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State of the chained CPI

By Jennie L. Phipps ·
Tuesday, February 12, 2013
Posted: 4 pm ET

In Monday's press briefing prior to Tuesday night's State of the Union message from President Barack Obama, press secretary Jay Carney answered a series of questions from a reporter about where the administration stood on benefit cuts to Medicare and Social Security, hot retirement planning issues.

Carney said that while Obama is "willing to make tough choices with regard to entitlement reform," raising the age of Medicare eligibility isn't among the options he would support.

Then the reporter asked, "What about reducing the annual cost of living increases for Social Security recipients?"

Carney said yes to that question, but with caveats.

(Obama) would consider that the hard choice that includes the so-called chained (consumer price index). In fact, he put that on the table in his proposal, but not in a cherry-picked or piecemeal way. That's got to be part of a comprehensive package that asks that the burden be shared; so we don't ... ask seniors to bear the burden of further deficit reduction alone. ... That's just not fair and it doesn't make economic sense -- because the choice would be ... let's do that, put the burden on seniors alone, but not close loopholes in our tax code that are available to wealthy individuals or corporations, but not to average folks or small businesses. And that doesn't make any sense.

The chained CPI is controversial. Retirement organizations such as the AARP oppose it, but it is a way to ask everyone to give a little because it lowers the way Social Security as well as federal retirement plan cost-of-living adjustments are calculated. The reduction isn't huge -- about 0.3 percent according to estimates by the Social Security Administration. For instance, this year's COLA was 1.7 percent. If the chained CPI were used to calculate it, it would probably have been 1.4 percent.

What do you think? Is changing the COLA calculation an acceptable way to manage the rising cost of Social Security?

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Rose White
February 25, 2013 at 3:16 am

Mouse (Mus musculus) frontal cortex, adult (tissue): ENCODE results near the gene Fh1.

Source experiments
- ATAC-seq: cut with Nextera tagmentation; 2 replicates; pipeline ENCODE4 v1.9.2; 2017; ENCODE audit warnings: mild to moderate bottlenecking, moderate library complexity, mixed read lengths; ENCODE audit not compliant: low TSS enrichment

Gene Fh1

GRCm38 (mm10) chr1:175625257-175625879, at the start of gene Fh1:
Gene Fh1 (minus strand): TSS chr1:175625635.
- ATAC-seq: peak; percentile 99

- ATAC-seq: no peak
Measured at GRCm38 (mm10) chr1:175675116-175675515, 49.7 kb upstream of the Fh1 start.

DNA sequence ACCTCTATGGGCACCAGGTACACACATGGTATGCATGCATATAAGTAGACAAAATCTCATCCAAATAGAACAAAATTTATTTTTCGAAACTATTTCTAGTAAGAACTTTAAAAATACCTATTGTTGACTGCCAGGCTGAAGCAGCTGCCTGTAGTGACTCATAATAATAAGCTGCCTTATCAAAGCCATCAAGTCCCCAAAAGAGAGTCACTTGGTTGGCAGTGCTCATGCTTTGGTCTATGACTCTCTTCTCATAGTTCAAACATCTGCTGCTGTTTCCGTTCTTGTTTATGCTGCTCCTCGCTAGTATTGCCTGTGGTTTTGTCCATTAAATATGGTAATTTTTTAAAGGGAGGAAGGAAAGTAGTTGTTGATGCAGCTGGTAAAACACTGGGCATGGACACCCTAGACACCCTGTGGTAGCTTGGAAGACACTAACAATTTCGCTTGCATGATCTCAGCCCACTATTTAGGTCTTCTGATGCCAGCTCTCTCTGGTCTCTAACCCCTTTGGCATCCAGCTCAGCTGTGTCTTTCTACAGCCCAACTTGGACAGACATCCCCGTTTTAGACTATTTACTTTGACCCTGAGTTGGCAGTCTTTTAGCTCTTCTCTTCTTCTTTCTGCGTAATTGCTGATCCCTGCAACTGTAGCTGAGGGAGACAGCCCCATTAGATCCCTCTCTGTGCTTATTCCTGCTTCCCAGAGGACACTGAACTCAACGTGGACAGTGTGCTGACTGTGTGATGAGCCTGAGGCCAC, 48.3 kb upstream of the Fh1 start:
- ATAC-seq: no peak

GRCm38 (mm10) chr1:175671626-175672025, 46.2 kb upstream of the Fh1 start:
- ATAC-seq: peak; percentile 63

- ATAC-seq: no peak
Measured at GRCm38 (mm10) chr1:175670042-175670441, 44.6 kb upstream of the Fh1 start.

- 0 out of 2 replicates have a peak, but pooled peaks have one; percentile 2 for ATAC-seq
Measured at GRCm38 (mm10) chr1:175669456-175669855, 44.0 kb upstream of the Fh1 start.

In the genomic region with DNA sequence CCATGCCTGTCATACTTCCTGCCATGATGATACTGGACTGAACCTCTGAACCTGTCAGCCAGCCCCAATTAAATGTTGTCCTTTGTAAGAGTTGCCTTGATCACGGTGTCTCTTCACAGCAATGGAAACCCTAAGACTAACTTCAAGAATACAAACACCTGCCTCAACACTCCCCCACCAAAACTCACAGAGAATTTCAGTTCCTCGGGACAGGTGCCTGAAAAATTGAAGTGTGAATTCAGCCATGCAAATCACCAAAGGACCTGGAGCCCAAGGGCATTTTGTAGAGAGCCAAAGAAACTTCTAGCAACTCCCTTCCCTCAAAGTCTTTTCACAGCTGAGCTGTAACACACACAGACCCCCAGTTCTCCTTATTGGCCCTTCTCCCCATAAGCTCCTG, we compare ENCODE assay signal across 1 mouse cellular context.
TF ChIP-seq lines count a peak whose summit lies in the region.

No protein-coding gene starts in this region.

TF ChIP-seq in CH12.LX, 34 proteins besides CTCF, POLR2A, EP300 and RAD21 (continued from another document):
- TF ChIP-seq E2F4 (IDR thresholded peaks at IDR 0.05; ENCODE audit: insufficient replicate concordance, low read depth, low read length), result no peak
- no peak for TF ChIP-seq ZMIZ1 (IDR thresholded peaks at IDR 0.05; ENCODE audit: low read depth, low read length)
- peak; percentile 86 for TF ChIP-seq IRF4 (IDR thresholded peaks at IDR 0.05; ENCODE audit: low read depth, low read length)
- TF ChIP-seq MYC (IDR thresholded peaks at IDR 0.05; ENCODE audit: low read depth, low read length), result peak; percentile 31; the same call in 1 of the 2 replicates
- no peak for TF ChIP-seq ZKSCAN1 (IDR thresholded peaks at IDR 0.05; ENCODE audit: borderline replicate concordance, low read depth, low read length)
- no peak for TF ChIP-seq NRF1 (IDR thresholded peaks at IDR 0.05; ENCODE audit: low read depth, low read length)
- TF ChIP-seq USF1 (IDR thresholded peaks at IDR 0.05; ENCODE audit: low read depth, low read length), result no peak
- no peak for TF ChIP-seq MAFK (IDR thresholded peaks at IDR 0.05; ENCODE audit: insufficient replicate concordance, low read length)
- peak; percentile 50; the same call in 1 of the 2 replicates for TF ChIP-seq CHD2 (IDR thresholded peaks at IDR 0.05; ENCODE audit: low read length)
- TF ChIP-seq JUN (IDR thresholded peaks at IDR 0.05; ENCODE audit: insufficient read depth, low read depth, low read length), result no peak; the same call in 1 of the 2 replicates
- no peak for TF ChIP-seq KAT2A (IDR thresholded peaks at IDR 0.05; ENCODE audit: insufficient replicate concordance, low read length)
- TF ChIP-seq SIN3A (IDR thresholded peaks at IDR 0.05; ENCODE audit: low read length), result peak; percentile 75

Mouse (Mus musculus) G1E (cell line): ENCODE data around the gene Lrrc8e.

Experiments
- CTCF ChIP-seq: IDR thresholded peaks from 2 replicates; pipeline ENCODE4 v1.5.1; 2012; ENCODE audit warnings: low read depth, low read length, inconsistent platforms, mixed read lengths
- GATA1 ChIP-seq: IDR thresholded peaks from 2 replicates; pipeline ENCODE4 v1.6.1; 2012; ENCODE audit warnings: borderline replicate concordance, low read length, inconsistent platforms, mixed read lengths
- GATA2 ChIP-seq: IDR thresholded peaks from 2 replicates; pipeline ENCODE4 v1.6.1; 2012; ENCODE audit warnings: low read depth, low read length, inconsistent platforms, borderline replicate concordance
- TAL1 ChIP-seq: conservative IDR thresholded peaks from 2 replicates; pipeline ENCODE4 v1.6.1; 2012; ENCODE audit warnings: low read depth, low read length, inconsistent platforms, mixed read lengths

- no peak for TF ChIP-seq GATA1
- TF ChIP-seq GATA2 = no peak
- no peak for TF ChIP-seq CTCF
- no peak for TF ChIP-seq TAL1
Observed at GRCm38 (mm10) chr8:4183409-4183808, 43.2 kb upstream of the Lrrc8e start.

The chained CPI undermines recipients' protection against inflation. Older Americans and people with disabilities spend a disproportionate amount of their income on highly-inflated healthcare and prescription drug costs. These items grow faster than overall inflation, and lower-priced alternatives are not available. Benefit cuts keep compounding over time. I much prefer eliminating the cap on earned income that is subject to Social Security taxes than to harming the oldest and poorest Social Security beneficiaries.

February 17, 2013 at 1:56 pm

There are lots of things that CAN be done. Chained CPI is one. You can also raise the retirement age and you can reduce benefits overall. But all of these things hurt seniors, many of whom rely heavily on SS. Other suggestions include raising revenue by slowly (over a 10 or 20 year period) increasing the Salary Cap and rate of withholdings that employees and employers pay. Another method is to allow seniors to delay receiving SS and then get a lump sum later, saving SS money and getting a lump sum when it is needed. AARP has a SS exercise whereby you can choose from a variety of items that would increase revenue and decrease expenses, and you can see the results in overall funding. You don't have to pick too many options to figure out that benefits could actually be increased without too much pain. Think of SS as a forced savings account for retirement. When I was working, SS deductions were a pain. But that's what most short sighted people think. Now that I'm receiving SS, I wish that more had been taken out of my paycheck, so that my benefit would be greater. Ahh, hindsight. The problem was created by Congress, because they didn't have any foresight.